The Lack of Ethics in Cultural Policy Studies

Cultural Policy Studies emerged as a distinct subfield within Cultural Studies in the early 1990s, and is distinguished from its parent field by its focus on activism through policy. Adherents of cultural studies have traditionally aimed to illuminate how power is maintained by an elite few in the West through its examination of cultural practices and meanings. Cultural policy studies goes one step further and involves itself within the institutions that actively regulate the cultural industries such that the inequalities exposed through cultural studies scholarship might be eliminated.

The huge problem with this approach is that it is a blatant program of social engineering, and one which lacks any foundation of ethical principles to guide its practitioners. 

Insofar as the field is founded upon the philosophies of the French postmodern thinkers of the 1960s and 70s such as Michel Foucault, who deny the possibility of objective truth, cultural value (criteria of artistic excellence) and cultural values (for instance, shared beliefs and customs of a national culture) is deemed to be 100% culturally constructed (that is not at all biologically determined) and thus relative. As such, the average cultural theorist advocates for large scale intervention to change Western cultural beliefs and values. Multicultural policies setting out objectives and strategies to achieve greater representation of cultural diversity in Australian film and television is one such example.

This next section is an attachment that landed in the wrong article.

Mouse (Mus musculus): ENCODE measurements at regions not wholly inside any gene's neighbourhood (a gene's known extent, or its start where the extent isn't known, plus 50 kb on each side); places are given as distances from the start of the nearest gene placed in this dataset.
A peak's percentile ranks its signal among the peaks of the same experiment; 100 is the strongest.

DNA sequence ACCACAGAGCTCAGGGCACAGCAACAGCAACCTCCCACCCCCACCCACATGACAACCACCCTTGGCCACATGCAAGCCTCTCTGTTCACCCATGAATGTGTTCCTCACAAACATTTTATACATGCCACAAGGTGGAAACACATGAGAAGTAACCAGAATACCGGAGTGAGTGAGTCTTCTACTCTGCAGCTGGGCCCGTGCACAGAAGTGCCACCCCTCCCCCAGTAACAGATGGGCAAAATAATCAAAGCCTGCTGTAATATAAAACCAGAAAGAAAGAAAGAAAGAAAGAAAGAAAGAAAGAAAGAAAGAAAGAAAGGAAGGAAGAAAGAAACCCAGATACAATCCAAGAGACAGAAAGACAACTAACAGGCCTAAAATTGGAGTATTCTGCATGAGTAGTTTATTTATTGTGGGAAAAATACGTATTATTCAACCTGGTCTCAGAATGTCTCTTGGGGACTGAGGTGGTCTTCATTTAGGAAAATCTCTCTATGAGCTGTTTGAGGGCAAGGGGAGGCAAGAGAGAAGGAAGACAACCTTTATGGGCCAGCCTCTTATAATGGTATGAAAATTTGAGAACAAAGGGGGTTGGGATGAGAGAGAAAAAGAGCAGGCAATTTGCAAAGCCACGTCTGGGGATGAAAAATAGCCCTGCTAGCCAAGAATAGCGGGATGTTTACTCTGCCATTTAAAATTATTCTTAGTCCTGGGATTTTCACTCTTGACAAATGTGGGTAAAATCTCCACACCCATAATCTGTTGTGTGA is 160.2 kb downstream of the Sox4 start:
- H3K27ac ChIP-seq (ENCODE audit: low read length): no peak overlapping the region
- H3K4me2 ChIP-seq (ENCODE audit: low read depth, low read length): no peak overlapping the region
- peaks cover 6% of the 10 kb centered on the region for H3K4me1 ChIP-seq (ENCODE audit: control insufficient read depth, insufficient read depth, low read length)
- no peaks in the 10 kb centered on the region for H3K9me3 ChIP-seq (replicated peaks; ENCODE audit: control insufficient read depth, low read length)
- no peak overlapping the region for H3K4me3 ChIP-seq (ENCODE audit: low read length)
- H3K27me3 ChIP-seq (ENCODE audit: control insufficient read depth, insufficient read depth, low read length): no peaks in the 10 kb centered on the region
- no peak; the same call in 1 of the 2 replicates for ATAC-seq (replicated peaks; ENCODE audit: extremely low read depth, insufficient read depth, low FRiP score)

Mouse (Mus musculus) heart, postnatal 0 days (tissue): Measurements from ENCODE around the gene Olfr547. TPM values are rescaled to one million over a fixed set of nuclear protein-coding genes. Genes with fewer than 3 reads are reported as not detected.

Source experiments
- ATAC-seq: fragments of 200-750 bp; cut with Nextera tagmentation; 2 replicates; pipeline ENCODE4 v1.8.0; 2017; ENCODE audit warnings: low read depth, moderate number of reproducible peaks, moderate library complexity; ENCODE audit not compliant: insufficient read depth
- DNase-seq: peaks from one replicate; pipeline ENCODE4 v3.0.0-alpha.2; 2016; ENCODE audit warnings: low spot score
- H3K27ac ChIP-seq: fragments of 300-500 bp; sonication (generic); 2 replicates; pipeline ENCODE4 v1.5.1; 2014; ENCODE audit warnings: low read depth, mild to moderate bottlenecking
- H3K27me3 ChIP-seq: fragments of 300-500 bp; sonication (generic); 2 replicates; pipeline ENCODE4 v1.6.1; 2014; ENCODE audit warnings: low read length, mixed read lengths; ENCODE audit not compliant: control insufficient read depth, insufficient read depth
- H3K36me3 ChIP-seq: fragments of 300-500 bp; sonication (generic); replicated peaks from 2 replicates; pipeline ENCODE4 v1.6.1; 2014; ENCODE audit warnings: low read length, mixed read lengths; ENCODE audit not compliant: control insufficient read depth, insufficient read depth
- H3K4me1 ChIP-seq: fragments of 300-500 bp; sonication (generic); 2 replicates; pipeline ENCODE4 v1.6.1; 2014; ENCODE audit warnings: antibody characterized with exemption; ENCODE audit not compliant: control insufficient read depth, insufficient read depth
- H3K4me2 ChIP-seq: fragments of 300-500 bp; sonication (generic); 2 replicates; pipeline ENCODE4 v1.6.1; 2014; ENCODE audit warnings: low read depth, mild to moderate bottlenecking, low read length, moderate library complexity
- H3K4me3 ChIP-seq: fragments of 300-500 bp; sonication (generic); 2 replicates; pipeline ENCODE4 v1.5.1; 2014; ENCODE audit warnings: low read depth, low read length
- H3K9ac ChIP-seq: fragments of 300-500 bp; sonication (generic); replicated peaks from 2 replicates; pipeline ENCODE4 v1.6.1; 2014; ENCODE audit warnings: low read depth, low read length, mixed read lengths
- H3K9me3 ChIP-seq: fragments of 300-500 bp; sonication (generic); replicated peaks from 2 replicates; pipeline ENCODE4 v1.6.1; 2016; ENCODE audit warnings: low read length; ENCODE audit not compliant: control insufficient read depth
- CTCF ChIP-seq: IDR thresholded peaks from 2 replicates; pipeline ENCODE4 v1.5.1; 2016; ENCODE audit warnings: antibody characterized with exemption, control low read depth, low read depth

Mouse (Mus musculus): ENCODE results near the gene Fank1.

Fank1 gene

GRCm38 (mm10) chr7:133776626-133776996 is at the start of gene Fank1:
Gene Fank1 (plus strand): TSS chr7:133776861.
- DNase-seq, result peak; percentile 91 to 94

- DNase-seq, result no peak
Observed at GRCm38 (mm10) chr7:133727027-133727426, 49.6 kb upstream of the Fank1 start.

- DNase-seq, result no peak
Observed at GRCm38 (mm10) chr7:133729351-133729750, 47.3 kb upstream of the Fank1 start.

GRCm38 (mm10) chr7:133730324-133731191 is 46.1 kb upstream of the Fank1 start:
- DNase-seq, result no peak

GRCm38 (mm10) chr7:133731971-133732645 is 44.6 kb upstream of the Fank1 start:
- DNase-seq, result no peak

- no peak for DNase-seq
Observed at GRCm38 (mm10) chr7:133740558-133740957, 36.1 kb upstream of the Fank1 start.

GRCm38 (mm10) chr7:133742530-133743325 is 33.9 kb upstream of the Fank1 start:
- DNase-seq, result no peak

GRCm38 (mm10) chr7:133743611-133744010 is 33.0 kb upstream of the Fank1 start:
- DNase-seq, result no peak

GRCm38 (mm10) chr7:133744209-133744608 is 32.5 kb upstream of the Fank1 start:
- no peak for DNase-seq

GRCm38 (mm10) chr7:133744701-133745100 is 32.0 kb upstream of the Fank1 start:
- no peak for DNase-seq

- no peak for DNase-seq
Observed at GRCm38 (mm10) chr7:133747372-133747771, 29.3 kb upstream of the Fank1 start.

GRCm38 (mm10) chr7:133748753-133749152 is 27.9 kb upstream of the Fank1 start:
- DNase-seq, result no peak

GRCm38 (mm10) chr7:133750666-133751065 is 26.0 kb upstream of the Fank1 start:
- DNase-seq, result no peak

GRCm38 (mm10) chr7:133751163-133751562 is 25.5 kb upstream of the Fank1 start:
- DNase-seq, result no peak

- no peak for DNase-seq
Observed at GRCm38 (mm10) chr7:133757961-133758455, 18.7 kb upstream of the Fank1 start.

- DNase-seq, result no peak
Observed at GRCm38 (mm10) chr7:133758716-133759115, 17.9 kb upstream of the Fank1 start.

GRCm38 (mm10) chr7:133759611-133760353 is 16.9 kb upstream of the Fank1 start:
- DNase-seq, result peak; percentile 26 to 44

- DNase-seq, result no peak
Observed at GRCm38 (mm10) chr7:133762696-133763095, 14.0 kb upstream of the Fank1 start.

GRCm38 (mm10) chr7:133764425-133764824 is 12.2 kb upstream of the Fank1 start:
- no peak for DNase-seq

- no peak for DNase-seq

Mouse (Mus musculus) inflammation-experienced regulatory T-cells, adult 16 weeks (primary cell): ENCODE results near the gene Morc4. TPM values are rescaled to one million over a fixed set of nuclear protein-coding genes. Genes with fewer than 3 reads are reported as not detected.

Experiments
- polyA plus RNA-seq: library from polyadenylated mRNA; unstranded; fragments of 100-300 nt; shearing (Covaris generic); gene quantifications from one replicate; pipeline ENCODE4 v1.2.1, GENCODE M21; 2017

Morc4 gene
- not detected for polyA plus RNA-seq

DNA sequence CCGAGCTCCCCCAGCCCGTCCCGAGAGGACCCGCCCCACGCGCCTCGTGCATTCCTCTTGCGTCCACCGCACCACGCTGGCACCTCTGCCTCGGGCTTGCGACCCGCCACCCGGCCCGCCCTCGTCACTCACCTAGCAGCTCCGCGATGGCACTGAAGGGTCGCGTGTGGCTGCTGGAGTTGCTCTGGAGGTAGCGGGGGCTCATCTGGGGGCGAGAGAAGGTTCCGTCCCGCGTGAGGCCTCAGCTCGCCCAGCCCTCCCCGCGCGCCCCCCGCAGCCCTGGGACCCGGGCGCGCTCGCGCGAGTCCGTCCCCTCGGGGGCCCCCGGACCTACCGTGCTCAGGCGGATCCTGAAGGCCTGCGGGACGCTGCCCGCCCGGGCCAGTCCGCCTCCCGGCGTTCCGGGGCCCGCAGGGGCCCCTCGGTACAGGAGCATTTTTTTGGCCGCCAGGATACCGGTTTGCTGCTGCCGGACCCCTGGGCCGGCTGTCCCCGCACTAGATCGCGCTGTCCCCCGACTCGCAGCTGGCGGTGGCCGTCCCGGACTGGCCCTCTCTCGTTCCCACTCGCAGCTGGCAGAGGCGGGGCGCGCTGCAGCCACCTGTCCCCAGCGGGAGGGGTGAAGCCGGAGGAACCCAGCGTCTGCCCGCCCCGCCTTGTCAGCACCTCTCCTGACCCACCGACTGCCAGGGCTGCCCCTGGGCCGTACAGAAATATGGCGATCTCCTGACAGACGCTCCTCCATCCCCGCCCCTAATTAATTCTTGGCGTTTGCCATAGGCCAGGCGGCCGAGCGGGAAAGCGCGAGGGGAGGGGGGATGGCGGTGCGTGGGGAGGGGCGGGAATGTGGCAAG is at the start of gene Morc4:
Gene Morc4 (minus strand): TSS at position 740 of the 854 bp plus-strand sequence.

Cultural policy theorists proceed with these goals as though it is the morally correct course of action. However, by its own theoretical logic, moral righteousness is impossible. 

Second, if there is no objective truth to be discovered, and cultural value is relative, how can we then accept the cultural studies axiom that the unequal distribution of social power is socially constructed, or that it can be fixed through rigorous social planning.

The third core problem is that, despite the fact that there is no truth, only knowledge produced by those with authority for their own benefit, the successful implementation of policy objectives by cultural theorists can only be interpreted as the exercise of oppressive power, which is precisely what cultural theorists claim to eradicate. For an incisive discussion on some other problems stemming from postmodern theory see this video.


Any degree of self-reflexivity should reveal to the cultural policy theorist that they may not be seeking equality for the marginalized groups that they purport to represent, but rather, may be seeking to exercise power over the private lives of individuals by wresting control of the institutions that regulate meaning. And not just any individuals, they seek to regulate the private lives of tax paying individuals who pay the (substantially higher) wages earned by cultural theorists. 

In other words, whether or not the cultural policy studies scholar seeks political and social power for the benefit of themselves or the benefit of society, it is exercised at the expense of the people that they seek to control.

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